Is it weak writing to have an evil character have the motivation of getting killed by the main character? Let's say his life goal is getting killed by the main character for the sake of getting killed by the main character, not to achieve something, but getting killed by the main character is the goal itself. Is that weak writing? If so, what can you do in order to make the writing good without changing that element. If it's not possible, can you explain why having a "good" or "legitimate" motivation is absolutely crucial to good writing?
Such a motivation is deeply unusual.
As a consequence, it would need a lot of development and demonstration to be convincing. Why on earth did the character decide that this is his goal? What is his motive for choosing it? Is it an Absurdist decision to mock the absurdity of the universe by choosing an arbitrary goal and stick to it as if it had meaning?
As a rule, the more unusual a motive, the more justification needed. If a woman's sister took an interest in her fiance, we would need very little to believe the woman tries to keep them apart, but a lot to believe that she pushed them together. And this makes encouraging your sister and your fiance to get together look commonplace.
Is that weak writing?
While implementation is still king, and a really good execution of even a weak premise can still be good - yes that's pretty weak. In fact this is precisely the sort of premise my old writing tutor would have set as an exercise to teach that you can't rely on a good premise to carry bad writing.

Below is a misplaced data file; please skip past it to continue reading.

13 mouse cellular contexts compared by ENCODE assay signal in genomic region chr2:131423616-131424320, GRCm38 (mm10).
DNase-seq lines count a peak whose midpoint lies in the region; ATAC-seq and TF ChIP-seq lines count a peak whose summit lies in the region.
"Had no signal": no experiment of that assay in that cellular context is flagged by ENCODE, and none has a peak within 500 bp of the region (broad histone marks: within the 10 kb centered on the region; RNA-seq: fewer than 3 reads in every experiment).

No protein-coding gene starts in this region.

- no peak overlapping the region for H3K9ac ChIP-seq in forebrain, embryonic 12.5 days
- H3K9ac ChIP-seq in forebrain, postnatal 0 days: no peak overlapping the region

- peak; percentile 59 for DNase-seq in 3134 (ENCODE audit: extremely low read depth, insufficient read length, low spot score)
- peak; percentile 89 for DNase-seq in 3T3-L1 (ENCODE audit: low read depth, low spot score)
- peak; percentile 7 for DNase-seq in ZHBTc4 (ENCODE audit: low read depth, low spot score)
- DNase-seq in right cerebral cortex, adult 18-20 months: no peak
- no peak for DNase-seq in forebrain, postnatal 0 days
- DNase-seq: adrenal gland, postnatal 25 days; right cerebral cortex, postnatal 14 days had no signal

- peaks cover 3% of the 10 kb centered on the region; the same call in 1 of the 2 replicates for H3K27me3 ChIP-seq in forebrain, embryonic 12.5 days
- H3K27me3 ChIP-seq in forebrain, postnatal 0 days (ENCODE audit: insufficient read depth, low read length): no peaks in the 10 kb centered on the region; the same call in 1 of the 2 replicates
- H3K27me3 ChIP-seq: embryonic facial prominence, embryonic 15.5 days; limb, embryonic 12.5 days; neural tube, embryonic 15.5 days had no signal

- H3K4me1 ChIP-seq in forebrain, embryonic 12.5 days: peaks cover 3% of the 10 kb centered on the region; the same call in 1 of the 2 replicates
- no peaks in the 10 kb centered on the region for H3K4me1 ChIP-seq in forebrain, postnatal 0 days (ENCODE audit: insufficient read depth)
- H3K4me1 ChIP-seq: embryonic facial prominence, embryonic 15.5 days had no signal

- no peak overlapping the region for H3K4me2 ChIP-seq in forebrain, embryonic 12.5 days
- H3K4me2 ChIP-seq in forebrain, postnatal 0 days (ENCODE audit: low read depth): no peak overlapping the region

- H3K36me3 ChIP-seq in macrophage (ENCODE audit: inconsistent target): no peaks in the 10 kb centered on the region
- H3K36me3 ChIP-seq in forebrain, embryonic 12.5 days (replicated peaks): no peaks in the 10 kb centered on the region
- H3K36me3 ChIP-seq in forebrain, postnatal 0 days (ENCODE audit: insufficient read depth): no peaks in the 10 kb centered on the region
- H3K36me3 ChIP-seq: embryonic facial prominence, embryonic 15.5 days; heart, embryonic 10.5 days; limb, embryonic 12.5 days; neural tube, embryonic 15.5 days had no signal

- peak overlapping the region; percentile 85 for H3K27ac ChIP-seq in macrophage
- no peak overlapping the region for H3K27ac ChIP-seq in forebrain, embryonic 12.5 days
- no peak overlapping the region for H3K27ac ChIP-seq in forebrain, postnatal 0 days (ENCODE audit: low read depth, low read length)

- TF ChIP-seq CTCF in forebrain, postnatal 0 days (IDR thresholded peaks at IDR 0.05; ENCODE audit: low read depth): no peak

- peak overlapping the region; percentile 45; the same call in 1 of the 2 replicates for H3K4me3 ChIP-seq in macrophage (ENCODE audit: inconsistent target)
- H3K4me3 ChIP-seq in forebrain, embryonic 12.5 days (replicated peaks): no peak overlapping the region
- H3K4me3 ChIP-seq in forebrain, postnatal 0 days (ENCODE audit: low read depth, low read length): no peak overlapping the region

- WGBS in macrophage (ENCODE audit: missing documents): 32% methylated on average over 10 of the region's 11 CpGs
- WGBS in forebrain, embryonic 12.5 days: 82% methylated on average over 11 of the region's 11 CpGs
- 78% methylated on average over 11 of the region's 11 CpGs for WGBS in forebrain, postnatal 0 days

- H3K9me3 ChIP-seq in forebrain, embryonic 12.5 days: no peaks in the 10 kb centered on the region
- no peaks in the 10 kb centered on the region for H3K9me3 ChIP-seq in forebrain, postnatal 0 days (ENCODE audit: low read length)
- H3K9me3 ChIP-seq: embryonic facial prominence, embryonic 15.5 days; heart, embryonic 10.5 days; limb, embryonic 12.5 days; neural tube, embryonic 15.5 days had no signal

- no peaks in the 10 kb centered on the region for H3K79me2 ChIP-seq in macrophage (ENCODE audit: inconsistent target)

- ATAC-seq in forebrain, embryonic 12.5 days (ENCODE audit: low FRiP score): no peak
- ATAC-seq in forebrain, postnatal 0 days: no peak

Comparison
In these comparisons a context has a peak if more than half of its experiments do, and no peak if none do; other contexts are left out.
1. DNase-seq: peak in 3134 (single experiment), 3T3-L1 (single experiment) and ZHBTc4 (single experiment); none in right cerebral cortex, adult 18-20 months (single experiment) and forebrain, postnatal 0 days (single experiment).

Is it weak writing to have an evil character have the motivation of getting killed by the main character? Let's say his life goal is getting killed by the main character for the sake of getting killed by the main character, not to achieve something, but getting killed by the main character is the goal itself.
The section I've bolded above is the crux of the problem here. I can think of all kinds of scenarios where one character might aim to contrive a situation where another kills them in order to achieve a goal - e.g. getting the unwitting killer arrested and sent to jail in lieu of a murder they got away with, or a villain trying to push a hero to murder to prove they aren't as righteous as they claim to be etc. But for no reason other than itself? It's nonsensical and frankly not particularly interesting.
If so, what can you do in order to make the writing good without changing that element.
You could do a really first-class job of telling that story but it's always going to come with that caveat of it being a great telling of a poor story.
If it's not possible, can you explain why having a "good" or "legitimate" motivation is absolutely crucial to good writing?
Because someone doing something for literally no reason isn't interesting - I'm not saying that the reason needs to be obvious, indeed some of the best motivations aren't, and finding out why a character has a certain goal or why they do something is a great way of keeping a reader interested and provides a great tool for giving a character depth. Because the vast majority of deliberate human actions are done for a reason, even if that reason is one that's alien to our own thought processes - so characters and actions that lack this are likely to come across as incredibly one-dimensional and un-relatable.